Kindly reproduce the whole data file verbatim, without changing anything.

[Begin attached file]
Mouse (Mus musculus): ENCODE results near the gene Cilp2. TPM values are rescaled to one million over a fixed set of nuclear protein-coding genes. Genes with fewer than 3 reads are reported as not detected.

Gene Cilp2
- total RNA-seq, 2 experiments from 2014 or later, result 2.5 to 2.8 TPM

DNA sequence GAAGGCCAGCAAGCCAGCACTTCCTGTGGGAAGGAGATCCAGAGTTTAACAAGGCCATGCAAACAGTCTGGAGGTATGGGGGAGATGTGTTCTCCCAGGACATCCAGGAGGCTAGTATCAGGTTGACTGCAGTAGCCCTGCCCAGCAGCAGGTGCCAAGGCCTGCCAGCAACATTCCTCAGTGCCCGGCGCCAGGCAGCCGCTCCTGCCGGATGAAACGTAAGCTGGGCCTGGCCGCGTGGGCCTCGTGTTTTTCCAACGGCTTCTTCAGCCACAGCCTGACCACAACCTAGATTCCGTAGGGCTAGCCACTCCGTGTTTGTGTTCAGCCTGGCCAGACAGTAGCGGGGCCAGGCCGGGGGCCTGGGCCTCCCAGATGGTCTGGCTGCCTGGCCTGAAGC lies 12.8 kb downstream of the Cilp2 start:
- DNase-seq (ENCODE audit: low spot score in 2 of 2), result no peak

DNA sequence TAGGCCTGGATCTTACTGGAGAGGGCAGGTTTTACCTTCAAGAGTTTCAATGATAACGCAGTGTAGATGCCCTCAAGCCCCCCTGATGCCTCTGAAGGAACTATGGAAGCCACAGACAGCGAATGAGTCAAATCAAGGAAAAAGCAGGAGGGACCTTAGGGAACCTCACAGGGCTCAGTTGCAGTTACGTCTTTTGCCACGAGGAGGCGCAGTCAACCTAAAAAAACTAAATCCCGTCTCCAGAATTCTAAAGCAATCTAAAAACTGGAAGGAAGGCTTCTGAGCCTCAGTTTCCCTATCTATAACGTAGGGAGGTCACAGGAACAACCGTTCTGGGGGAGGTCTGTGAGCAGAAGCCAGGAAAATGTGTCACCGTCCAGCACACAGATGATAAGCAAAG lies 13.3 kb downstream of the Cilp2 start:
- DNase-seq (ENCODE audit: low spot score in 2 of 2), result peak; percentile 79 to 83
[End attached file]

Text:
Mouse (Mus musculus): ENCODE results near the gene Cilp2. TPM values are rescaled to one million over a fixed set of nuclear protein-coding genes. Genes with fewer than 3 reads are reported as not detected.

Gene Cilp2
- total RNA-seq, 2 experiments from 2014 or later, result 2.5 to 2.8 TPM

DNA sequence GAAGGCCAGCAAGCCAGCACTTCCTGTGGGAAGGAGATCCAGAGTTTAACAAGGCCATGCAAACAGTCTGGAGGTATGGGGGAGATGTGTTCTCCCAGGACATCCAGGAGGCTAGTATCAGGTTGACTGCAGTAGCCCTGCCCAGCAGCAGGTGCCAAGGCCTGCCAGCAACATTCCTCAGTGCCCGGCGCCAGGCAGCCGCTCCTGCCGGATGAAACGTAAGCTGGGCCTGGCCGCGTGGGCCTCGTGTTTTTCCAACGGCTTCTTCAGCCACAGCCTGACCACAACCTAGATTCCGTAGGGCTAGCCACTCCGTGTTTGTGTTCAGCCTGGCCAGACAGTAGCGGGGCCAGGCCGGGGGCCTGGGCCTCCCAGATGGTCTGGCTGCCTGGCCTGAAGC lies 12.8 kb downstream of the Cilp2 start:
- DNase-seq (ENCODE audit: low spot score in 2 of 2), result no peak

DNA sequence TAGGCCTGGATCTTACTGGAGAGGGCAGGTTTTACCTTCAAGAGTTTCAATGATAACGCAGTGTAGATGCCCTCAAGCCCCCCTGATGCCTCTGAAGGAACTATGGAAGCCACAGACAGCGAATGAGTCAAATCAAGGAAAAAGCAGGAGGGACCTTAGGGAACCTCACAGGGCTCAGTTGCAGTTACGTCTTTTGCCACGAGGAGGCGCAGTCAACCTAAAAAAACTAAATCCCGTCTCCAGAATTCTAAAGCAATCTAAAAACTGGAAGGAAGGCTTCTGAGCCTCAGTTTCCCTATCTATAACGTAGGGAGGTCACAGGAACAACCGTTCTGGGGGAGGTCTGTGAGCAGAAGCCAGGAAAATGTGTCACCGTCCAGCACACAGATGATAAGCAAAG lies 13.3 kb downstream of the Cilp2 start:
- DNase-seq (ENCODE audit: low spot score in 2 of 2), result peak; percentile 79 to 83